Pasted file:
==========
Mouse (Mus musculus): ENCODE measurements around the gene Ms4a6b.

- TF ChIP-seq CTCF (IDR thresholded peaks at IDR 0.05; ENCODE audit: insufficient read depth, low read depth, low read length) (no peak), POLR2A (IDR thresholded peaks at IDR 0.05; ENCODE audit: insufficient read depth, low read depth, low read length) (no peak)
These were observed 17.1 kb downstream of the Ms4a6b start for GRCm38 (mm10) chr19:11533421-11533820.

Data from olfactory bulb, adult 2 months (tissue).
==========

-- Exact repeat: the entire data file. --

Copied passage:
Mouse (Mus musculus): ENCODE measurements around the gene Ms4a6b.

- TF ChIP-seq CTCF (IDR thresholded peaks at IDR 0.05; ENCODE audit: insufficient read depth, low read depth, low read length) (no peak), POLR2A (IDR thresholded peaks at IDR 0.05; ENCODE audit: insufficient read depth, low read depth, low read length) (no peak)
These were observed 17.1 kb downstream of the Ms4a6b start for GRCm38 (mm10) chr19:11533421-11533820.

Data from olfactory bulb, adult 2 months (tissue).